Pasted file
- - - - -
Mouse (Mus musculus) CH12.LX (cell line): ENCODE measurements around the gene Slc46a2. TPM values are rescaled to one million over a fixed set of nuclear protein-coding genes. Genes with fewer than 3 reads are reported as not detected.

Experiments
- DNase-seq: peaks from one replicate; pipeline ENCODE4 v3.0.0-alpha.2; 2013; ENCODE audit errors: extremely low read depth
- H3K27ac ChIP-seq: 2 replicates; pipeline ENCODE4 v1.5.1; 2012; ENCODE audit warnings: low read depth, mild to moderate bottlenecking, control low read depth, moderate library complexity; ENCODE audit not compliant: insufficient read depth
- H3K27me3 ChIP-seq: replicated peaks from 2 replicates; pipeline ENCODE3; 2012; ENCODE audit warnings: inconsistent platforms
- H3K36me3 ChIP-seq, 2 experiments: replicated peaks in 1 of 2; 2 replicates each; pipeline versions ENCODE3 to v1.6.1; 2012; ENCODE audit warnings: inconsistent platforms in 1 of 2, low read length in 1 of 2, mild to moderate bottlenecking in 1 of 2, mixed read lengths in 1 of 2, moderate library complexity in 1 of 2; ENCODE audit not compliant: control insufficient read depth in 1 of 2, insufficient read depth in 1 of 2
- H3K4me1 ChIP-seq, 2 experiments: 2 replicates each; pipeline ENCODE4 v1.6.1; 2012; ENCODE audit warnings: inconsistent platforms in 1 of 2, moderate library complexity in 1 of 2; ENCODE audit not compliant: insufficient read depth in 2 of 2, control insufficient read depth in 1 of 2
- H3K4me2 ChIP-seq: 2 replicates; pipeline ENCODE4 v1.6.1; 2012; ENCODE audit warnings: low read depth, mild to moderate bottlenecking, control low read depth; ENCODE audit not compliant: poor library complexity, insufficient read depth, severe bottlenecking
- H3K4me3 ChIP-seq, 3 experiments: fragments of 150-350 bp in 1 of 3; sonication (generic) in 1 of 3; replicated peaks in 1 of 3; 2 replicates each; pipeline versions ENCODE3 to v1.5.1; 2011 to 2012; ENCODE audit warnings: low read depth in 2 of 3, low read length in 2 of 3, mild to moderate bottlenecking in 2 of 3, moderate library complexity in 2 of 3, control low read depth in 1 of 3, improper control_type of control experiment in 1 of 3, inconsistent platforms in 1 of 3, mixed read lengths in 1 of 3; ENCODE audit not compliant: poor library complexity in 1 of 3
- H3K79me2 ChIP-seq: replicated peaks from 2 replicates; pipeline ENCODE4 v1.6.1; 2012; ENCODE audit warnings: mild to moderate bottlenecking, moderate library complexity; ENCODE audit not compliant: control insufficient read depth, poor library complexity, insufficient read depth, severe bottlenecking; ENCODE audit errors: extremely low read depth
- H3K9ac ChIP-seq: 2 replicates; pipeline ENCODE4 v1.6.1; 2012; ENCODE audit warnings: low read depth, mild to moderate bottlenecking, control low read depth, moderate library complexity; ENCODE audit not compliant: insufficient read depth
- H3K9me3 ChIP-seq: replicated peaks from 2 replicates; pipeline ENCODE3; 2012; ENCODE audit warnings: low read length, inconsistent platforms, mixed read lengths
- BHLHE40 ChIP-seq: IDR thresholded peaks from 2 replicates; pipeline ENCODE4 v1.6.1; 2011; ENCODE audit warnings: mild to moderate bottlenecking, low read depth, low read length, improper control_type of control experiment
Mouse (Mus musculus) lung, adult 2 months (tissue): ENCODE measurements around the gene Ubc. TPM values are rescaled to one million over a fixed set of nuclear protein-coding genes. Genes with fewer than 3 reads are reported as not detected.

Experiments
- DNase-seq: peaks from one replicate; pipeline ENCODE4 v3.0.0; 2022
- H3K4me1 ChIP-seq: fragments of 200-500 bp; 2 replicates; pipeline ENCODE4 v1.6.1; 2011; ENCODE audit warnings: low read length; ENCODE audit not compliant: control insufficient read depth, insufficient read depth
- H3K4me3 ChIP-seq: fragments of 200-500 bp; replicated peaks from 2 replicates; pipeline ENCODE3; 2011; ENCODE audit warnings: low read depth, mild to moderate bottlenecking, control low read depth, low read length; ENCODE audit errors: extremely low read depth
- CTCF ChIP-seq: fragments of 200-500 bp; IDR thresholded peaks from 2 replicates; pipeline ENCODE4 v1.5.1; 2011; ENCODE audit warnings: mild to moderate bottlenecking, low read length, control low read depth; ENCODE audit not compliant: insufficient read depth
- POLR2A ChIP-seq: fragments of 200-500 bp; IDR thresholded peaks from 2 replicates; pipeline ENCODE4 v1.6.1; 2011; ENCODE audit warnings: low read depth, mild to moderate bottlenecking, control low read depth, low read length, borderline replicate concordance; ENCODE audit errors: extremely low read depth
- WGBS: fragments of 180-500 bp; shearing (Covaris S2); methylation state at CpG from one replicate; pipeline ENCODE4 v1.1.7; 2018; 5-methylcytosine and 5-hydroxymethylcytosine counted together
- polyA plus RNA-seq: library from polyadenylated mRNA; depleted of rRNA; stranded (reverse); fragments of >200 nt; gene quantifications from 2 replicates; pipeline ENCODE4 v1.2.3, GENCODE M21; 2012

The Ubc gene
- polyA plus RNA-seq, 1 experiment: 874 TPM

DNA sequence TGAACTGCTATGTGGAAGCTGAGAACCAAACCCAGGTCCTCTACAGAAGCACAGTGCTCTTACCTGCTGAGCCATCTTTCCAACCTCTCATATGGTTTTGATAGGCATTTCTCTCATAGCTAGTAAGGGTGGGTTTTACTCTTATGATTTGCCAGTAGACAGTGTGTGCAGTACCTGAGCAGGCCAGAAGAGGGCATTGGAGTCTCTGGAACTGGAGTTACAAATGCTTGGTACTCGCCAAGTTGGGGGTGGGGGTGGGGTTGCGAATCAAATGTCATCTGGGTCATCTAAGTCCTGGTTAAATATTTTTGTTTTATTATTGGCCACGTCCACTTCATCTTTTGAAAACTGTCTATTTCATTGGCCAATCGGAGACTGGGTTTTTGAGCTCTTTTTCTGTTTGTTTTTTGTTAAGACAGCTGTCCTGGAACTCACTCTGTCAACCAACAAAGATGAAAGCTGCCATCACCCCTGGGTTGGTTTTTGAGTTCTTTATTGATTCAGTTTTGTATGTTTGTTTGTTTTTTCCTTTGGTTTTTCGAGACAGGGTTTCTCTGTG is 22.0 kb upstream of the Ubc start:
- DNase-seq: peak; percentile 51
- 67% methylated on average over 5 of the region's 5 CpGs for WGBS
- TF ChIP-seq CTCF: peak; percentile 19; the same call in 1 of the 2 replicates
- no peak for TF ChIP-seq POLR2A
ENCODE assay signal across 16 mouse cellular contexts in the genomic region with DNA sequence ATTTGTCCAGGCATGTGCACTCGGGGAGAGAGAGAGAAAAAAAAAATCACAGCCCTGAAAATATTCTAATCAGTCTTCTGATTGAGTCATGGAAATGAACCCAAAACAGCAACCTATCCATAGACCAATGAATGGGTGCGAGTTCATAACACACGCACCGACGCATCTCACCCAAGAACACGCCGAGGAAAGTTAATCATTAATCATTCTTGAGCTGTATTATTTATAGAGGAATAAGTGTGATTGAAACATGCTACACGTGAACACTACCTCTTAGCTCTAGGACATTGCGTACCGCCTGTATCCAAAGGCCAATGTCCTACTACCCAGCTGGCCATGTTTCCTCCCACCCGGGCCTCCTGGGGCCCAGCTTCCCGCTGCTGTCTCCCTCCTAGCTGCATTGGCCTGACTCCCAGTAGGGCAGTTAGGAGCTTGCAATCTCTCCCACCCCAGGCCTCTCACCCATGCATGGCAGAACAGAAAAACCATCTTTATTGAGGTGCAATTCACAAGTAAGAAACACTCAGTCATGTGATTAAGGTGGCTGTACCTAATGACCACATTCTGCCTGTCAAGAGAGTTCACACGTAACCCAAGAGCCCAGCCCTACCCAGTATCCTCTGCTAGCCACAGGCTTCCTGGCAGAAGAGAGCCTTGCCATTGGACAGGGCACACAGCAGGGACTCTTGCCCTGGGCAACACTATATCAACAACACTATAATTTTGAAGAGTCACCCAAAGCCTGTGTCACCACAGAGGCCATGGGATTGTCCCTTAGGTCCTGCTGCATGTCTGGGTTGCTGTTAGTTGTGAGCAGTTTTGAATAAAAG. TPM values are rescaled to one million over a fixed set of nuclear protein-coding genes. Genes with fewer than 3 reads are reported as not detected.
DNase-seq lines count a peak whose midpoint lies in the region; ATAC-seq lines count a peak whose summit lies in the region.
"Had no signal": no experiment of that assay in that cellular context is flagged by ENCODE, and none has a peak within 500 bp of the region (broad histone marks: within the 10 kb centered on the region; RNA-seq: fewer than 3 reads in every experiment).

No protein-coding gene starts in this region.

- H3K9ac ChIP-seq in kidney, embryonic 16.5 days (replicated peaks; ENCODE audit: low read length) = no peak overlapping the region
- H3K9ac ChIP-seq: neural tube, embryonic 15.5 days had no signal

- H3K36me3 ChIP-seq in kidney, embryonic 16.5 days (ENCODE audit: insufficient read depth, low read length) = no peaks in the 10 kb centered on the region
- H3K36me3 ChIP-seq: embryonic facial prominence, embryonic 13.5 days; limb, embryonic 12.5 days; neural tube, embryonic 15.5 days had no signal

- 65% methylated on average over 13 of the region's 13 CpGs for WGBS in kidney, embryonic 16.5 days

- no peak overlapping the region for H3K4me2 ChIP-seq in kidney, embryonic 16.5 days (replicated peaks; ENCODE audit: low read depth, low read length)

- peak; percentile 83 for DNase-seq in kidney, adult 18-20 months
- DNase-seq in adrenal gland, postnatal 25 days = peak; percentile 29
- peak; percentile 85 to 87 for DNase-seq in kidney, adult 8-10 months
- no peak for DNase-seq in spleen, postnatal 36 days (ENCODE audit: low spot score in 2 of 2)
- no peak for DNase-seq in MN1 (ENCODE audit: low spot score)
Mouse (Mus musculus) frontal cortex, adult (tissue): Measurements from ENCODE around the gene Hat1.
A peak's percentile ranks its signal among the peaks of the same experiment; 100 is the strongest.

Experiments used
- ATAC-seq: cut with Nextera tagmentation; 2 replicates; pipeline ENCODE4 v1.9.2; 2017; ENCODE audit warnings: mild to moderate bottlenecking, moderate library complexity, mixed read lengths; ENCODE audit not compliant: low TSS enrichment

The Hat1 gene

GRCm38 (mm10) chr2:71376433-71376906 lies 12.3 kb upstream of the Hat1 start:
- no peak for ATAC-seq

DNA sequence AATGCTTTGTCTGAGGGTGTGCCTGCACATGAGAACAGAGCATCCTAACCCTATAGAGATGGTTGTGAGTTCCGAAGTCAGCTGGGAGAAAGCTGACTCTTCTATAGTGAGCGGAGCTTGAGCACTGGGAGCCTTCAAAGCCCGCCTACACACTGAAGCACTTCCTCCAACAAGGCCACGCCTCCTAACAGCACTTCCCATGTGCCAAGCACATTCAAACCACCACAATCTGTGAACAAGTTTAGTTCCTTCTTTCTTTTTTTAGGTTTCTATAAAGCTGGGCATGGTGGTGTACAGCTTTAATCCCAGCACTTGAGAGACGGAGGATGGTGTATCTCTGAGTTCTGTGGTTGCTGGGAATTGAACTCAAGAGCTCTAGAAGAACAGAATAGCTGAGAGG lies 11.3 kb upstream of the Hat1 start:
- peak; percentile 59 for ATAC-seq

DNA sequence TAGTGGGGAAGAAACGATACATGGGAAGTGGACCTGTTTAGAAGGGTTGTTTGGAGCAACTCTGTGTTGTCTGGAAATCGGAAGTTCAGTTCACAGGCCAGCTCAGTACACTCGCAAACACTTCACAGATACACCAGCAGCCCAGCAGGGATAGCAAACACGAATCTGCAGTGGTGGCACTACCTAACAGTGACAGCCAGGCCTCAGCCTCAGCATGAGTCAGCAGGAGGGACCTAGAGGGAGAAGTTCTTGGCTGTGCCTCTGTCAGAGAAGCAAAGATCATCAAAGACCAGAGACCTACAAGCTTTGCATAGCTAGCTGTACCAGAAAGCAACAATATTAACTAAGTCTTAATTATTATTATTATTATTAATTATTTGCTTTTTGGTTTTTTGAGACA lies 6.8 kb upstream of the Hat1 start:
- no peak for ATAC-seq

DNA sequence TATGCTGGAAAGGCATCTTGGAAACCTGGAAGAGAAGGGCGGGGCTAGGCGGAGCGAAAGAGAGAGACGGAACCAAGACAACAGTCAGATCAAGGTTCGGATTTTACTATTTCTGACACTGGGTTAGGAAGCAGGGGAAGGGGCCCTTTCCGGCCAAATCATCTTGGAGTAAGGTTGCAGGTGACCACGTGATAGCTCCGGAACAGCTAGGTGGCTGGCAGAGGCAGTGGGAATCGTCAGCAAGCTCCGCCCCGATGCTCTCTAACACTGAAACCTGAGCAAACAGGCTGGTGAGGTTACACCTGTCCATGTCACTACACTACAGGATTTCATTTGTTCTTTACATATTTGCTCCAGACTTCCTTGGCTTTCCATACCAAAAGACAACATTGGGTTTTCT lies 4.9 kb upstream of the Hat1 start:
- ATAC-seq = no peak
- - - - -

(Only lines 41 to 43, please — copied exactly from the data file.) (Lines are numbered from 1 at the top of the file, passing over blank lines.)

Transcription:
- DNase-seq in adrenal gland, postnatal 25 days = peak; percentile 29
- peak; percentile 85 to 87 for DNase-seq in kidney, adult 8-10 months
- no peak for DNase-seq in spleen, postnatal 36 days (ENCODE audit: low spot score in 2 of 2)